These people typically have an absolute attachment to a particular position and rational argument cannot dissuade them. In that case, ridicule is perfectly acceptable. Sometimes it's the only way to illustrate the absurdity of an opponent's position.
Ridiculing an opponent based on his irrational position is not the same as making an ad hominem argument which is merely a personal attack. Someone needs to explain the distinction to these guys. Not that'll do any good at this point; they've drunk the Kool aid.
I raise the issue because a little debate has broken out between Allen and Anon in the comments due to Professor Plum's ridiculing of educrats as imbeciles.
Here's Allen's position:
Plum's quite a guy but in this he's wrong and it should be self-evident.And, here's Anon's position.
His assertion, "they are imbeciles", is clearly not true. Ed school profs, school administrators, school board members and teachers are not imbeciles at least not in the classic, definitional sense. This is Plum's way of dismissing a point of view with which he disagrees and that results in practices which he can prove don't work. Yet they, the "imbeciles", are unimpressed by his proofs and continue espousing and using bad methods.
What possible explanation could there be for preferring unproductive practices over productive? Plum's response is dismissing the plyers of educational snake oil as imbeciles.
Since they aren't imbeciles - they drive cars, write checks, dress and feed themselves, write dissertations - there must be some other, rational explanation for preferring dull tools over sharp. A reason Plum, and all the other edu-pundits I read, either can't or can't be bothered to try to understand.
That's a lousy attitude to hold if you're trying to diagnose an institutional illness because without understanding these seemingly illogical actions you've reduced your own actions to dart-throwing. Whatever remedies you want to apply, without an understanding of the cause of the situation, they're made random due to that ignorance.
Anyone care to proffer a reason one batch of edu-crats might choose constructivism or whole language and another batch choose direct instruction and phonics? To make the task more difficult, and worthwhile, any answers that are inherently self-inflating, are forbidden. That means no psych evaluations of insanity which imply the sanity of the diagnostician and no intelligence estimates which imply the brilliance of the estimator.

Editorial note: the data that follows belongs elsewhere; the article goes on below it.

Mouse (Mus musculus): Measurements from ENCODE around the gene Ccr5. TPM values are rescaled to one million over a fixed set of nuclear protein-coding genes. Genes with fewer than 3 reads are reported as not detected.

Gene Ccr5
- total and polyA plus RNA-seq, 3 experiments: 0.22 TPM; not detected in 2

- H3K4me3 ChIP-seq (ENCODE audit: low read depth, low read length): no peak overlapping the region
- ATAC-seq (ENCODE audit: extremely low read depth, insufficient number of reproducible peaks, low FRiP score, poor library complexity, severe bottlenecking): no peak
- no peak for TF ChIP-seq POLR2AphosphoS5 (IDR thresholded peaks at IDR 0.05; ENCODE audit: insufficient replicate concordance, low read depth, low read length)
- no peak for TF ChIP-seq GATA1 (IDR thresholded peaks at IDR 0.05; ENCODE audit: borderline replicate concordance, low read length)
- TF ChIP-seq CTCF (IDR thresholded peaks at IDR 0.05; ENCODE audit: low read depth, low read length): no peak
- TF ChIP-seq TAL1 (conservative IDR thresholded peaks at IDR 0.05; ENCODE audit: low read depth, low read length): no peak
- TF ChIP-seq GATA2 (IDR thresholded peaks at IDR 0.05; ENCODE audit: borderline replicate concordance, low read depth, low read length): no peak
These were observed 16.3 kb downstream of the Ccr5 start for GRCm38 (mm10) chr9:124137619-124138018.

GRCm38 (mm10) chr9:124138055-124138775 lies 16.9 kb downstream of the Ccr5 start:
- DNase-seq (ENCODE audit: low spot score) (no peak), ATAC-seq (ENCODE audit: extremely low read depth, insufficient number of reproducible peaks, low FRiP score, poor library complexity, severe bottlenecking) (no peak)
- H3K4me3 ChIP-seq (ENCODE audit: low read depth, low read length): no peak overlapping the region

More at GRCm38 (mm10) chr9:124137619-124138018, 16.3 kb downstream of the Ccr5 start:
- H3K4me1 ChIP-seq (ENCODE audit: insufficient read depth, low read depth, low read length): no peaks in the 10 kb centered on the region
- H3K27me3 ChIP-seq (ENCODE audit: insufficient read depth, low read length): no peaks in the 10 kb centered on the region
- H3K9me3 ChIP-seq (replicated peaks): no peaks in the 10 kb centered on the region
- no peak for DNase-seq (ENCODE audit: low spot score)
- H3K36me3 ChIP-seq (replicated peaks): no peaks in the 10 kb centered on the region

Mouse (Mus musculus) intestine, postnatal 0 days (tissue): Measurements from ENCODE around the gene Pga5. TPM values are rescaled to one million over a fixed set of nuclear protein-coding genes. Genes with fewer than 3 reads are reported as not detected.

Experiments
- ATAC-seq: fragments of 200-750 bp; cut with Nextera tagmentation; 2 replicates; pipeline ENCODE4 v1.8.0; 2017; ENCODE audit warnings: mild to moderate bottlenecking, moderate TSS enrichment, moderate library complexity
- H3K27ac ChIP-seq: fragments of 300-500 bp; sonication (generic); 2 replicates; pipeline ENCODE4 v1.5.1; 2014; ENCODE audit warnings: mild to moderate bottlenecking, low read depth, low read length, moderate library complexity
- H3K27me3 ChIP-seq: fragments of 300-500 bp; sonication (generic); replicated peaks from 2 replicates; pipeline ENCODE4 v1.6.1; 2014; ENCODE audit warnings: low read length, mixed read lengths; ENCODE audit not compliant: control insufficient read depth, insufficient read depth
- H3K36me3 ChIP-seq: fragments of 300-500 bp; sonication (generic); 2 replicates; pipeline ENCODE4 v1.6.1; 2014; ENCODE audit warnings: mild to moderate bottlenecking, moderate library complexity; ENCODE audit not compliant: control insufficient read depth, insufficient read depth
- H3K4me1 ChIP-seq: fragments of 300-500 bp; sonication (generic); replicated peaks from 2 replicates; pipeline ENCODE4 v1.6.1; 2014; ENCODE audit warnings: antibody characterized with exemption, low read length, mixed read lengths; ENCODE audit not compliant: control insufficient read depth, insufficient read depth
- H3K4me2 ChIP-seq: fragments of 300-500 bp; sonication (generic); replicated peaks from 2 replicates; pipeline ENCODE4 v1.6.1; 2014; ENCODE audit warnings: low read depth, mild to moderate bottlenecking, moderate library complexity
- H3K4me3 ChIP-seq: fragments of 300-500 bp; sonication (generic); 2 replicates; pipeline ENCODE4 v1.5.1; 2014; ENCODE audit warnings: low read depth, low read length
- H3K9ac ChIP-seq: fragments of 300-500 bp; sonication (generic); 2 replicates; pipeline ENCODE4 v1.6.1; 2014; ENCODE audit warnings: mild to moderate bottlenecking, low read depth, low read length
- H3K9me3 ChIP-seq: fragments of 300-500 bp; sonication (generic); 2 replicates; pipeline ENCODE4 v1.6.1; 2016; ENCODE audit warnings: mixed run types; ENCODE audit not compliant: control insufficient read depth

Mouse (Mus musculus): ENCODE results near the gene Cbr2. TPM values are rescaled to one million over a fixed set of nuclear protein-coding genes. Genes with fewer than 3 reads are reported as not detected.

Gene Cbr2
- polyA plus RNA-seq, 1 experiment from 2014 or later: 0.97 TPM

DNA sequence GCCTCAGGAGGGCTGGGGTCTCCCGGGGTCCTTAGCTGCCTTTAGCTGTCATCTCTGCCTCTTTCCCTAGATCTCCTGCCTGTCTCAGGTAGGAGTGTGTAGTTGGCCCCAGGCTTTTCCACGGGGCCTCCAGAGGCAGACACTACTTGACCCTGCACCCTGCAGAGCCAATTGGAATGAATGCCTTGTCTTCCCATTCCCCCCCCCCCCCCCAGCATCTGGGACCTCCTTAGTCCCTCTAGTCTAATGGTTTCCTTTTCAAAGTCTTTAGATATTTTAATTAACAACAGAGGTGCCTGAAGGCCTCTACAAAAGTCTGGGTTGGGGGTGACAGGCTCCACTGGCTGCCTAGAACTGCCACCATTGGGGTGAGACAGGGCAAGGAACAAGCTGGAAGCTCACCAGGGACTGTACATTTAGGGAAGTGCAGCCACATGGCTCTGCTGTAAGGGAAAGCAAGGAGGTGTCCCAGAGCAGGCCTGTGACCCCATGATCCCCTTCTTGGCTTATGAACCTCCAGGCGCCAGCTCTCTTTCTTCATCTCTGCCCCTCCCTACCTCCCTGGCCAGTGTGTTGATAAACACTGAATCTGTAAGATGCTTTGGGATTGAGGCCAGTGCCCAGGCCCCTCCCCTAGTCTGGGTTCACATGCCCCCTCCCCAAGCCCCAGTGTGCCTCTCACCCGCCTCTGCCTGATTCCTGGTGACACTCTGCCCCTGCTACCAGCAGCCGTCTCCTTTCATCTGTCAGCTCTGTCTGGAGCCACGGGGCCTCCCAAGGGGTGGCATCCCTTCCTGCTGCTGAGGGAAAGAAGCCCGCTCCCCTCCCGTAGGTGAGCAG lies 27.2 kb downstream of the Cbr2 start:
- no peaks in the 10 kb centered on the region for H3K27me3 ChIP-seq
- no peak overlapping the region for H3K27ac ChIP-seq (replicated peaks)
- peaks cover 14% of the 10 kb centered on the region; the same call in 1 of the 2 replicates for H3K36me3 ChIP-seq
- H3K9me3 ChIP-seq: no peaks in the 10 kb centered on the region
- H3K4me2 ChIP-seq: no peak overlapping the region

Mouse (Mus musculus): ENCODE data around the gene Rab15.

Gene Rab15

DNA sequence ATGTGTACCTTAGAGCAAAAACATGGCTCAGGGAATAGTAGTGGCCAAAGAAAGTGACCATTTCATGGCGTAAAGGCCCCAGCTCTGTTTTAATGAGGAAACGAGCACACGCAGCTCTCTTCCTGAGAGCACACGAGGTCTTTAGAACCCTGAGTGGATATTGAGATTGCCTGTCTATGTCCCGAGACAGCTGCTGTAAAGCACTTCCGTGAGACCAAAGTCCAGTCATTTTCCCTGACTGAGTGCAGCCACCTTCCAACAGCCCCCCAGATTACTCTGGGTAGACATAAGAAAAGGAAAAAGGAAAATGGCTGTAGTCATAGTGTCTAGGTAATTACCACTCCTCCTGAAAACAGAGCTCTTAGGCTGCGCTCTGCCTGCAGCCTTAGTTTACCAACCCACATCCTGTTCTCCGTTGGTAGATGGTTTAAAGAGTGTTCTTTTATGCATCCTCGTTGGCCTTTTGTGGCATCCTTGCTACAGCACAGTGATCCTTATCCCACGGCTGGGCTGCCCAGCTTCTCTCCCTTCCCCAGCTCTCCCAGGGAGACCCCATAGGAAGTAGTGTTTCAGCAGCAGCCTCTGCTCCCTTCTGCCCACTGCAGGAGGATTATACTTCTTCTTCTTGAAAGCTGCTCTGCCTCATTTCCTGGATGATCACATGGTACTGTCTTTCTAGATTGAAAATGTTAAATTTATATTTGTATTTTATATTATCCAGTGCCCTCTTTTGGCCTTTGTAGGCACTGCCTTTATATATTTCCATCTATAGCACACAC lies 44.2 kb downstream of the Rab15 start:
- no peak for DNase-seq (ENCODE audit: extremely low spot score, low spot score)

Allen, I hear what you are saying. You are arguing that if Prof. Plum can't pinpoint exactly why Constructivists do what they do, then he should not instead resort to a type of name calling, for this is an example of coming to a conclusion without valid premises. Such conclusions, I hear you saying, do not follow the principles of logic and are thus invalid. Is this your basic argument here?I think I side with Anon on this one (as does SteveH). Allen raises some good points, but I think you go down the rabbit hole when you try to determine the motives behind some of these positions. Motives likely vary, but the nuttery is a constant.
But allow me to present you with the following:
What would you conclude if you were trying to understand why an educated person say, wouldn't agree that 2+2=4. First you tried using manipulatives, showing this person that if you first gave him 2 M&Ms, and then you gave him 2 more M&Ms, that he now had 4 M&Ms. But the person said no, that what was in his hand did not prove that 2+2=4. So, you continued to make you explanation more detailed, going further and further into a discussion of mathematics, and what the concept of numbers represent, etc. Yet, the more you talked to this person, the more you found out that the person did not believe there was a such thing as integers, despite epochs of legitimate mathematical discovery on the subject.
But this individual just keeps insisting that 2+2 does not equal 4, and that no math is real, it is all a theory. No matter what, this person will not admit anything.
Would you proffer a reason this educated person might say such nonsense? Would you defend him by coming up with euphemisms to describe his point of view, or coming up with a term to describe his philosophy? Would coming up with a term to describe his philosophy then validate his philosophy, by virtue of the fact that you either came up with a term for it, or that the philosophy was well known, and already had a term? Or would you still insist that this guy is wrong, that everybody knows 2+2=4, and that no amount of his rationalizing and theorizing was going to change that fact?
Is there any chance you might resort to characterizing him as stubborn, nutty or just plain contrary for the sake of being a pain in the ass? Or would you instead, label him, and refuse to try and characterize him because his belief system has a name?
Would you never conclude this person was imbecile, or stubborn or ignorant?
What if you discovered that this person had fiduciary links to the philosophy via a say, a TV-based religion, or a line of self-improvement books and tapes, and the guy was making a lot of money spreading this philosophy? Would that change your tact on any of the way you'd handle his arguments?
Just curious as to what you think...
Update: Mr. Person of Text Savvy has his taken on this imbecile business and threatens more to come.